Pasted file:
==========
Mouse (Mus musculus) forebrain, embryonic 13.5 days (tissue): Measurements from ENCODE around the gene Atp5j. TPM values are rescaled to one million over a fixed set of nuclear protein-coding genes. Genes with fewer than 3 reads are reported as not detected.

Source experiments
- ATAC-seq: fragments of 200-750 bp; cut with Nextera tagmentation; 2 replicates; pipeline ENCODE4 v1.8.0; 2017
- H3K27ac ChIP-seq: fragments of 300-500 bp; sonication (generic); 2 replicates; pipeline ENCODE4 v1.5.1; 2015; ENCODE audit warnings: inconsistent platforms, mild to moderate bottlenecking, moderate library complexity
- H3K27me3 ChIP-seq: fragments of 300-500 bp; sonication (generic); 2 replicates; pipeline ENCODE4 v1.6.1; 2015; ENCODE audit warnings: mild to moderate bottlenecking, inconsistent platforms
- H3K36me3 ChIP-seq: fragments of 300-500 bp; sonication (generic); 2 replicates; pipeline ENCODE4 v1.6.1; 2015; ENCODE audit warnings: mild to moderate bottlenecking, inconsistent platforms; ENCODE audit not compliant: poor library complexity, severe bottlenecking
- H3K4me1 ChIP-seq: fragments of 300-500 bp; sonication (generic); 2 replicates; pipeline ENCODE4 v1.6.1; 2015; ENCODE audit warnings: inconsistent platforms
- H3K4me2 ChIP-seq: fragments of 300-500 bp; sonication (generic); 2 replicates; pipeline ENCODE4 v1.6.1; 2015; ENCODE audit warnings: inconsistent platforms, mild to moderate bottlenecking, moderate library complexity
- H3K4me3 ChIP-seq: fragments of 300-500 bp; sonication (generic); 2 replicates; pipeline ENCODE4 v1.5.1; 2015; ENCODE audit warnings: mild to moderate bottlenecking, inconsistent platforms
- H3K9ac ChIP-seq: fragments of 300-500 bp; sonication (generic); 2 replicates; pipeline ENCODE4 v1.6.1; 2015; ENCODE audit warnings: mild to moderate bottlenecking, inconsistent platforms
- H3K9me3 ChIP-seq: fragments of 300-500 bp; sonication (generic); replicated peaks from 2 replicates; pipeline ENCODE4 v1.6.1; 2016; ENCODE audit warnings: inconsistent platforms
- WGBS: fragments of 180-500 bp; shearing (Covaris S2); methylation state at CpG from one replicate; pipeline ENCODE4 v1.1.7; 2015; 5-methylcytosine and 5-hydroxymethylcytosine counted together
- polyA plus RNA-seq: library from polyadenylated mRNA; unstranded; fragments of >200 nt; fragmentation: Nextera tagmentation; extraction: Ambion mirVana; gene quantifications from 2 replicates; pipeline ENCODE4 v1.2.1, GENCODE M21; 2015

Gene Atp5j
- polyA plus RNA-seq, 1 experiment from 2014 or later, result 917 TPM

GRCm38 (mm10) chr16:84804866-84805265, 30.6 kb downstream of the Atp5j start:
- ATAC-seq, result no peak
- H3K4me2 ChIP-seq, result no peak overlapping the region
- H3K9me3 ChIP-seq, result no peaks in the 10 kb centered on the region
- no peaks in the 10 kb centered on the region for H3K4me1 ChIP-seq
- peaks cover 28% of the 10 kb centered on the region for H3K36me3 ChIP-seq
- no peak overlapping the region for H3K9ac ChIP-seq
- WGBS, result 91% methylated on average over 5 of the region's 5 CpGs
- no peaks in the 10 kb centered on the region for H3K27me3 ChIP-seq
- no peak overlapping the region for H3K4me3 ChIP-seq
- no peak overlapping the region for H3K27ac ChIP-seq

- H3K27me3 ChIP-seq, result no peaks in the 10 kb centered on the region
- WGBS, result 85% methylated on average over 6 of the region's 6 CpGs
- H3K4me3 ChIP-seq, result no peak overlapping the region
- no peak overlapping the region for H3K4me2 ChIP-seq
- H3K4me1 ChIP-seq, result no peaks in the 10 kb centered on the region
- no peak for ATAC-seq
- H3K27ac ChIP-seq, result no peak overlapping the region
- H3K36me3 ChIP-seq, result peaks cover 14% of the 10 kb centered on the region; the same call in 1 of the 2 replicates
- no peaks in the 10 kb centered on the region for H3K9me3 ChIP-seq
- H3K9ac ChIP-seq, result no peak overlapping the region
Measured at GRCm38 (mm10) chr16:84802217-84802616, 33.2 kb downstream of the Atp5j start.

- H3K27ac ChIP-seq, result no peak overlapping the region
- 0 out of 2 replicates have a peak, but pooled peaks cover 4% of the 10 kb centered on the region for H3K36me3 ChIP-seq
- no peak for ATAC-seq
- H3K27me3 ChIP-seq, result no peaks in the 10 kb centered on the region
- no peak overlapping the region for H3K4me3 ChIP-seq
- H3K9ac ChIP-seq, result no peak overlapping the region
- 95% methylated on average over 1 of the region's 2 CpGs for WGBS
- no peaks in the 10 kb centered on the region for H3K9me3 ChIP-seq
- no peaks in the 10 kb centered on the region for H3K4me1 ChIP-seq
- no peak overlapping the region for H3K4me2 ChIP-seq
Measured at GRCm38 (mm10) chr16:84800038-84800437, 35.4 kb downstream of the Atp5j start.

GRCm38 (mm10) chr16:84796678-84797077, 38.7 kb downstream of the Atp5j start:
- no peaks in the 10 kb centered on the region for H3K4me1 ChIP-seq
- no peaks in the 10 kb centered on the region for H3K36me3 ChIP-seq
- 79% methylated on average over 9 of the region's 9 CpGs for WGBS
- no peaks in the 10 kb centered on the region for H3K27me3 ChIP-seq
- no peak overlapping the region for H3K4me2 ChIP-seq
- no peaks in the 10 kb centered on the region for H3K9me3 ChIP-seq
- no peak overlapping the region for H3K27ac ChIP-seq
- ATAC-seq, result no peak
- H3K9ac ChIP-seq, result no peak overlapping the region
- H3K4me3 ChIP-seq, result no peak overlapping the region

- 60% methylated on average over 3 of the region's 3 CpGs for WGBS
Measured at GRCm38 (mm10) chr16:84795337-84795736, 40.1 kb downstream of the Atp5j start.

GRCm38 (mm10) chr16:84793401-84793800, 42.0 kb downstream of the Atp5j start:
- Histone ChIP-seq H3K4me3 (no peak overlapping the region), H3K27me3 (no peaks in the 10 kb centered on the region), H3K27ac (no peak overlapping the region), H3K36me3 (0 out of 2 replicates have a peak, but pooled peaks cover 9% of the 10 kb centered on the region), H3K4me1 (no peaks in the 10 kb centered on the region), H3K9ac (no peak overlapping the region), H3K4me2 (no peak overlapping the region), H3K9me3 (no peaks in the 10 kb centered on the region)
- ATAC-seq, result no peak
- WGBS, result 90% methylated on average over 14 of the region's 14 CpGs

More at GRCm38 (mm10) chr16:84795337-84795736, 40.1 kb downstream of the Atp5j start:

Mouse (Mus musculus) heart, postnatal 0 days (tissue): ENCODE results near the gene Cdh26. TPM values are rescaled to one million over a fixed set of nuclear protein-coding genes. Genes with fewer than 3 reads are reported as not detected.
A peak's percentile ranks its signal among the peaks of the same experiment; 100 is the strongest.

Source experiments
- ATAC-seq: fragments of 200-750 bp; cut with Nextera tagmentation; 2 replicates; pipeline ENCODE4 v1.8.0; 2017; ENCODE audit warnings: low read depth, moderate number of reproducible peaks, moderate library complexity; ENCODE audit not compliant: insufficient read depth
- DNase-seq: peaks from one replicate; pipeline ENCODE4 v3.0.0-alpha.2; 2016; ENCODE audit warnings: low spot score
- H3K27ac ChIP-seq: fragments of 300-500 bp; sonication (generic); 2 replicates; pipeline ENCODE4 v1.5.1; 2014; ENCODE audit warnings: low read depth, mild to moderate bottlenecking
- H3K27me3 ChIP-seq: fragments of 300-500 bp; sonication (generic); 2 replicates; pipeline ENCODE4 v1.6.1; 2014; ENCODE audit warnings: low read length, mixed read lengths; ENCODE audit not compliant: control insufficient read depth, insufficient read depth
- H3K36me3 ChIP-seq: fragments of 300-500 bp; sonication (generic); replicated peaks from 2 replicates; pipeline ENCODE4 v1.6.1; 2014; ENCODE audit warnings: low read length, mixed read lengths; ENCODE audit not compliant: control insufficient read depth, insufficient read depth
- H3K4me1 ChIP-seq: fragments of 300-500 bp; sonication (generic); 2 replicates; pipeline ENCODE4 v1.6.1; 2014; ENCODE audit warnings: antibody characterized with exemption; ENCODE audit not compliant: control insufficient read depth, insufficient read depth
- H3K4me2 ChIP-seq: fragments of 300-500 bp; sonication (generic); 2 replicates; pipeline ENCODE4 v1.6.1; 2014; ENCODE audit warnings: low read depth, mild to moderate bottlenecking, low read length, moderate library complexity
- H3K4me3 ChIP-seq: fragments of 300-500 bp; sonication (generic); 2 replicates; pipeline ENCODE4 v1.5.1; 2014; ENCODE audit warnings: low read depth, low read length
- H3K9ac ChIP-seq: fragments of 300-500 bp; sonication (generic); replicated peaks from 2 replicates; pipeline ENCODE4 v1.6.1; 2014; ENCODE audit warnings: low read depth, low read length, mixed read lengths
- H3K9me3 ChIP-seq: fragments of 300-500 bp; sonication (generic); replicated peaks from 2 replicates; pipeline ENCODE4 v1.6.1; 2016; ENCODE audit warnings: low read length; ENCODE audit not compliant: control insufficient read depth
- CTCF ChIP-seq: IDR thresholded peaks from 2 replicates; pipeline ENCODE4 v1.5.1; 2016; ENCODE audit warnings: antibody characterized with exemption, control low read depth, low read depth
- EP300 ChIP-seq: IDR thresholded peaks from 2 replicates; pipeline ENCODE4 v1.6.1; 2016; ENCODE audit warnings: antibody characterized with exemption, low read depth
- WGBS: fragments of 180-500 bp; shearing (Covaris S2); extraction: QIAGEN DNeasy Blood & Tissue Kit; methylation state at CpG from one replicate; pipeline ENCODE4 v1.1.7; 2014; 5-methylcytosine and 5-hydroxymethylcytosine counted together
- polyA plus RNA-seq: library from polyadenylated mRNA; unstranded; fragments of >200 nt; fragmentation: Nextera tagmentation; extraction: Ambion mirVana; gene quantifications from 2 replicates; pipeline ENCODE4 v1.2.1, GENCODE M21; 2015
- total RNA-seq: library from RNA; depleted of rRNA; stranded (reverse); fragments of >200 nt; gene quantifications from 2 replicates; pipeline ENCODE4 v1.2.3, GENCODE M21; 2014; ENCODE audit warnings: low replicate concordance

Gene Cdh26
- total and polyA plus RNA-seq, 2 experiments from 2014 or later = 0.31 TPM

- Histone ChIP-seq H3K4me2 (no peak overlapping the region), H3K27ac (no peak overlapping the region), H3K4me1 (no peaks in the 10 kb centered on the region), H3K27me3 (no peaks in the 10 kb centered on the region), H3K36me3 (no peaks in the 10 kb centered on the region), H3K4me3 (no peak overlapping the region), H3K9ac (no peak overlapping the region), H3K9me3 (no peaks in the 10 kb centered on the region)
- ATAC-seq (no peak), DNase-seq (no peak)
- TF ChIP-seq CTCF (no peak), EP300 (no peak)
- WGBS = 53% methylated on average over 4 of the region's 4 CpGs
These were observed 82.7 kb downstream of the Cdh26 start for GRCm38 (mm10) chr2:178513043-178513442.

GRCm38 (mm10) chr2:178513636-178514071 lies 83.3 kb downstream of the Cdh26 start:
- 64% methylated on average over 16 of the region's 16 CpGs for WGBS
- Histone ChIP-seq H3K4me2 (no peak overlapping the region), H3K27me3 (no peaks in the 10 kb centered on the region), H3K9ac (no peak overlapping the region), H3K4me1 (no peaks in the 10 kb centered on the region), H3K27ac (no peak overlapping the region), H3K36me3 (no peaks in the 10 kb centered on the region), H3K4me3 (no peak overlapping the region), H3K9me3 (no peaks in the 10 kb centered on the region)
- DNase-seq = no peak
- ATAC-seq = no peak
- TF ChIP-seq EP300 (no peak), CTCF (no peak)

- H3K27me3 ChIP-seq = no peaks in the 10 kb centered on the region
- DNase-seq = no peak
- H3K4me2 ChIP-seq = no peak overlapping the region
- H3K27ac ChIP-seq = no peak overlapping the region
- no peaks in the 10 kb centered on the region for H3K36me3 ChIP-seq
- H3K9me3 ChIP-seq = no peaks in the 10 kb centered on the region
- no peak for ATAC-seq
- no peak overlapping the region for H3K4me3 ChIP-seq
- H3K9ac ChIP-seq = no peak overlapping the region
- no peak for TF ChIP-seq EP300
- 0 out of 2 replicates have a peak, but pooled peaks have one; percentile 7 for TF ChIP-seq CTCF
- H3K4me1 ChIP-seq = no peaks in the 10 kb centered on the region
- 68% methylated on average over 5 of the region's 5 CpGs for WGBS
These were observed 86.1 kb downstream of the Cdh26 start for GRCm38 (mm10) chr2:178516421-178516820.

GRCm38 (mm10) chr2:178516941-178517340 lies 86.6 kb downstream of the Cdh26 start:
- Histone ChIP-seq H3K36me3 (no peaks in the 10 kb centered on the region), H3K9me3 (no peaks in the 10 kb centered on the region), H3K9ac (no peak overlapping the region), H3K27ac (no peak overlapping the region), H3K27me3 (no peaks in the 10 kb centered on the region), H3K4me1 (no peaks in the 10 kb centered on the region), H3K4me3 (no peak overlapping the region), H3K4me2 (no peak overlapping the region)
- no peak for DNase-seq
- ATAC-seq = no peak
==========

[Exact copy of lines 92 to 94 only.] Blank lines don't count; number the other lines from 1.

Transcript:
GRCm38 (mm10) chr2:178513636-178514071 lies 83.3 kb downstream of the Cdh26 start:
- 64% methylated on average over 16 of the region's 16 CpGs for WGBS
- Histone ChIP-seq H3K4me2 (no peak overlapping the region), H3K27me3 (no peaks in the 10 kb centered on the region), H3K9ac (no peak overlapping the region), H3K4me1 (no peaks in the 10 kb centered on the region), H3K27ac (no peak overlapping the region), H3K36me3 (no peaks in the 10 kb centered on the region), H3K4me3 (no peak overlapping the region), H3K9me3 (no peaks in the 10 kb centered on the region)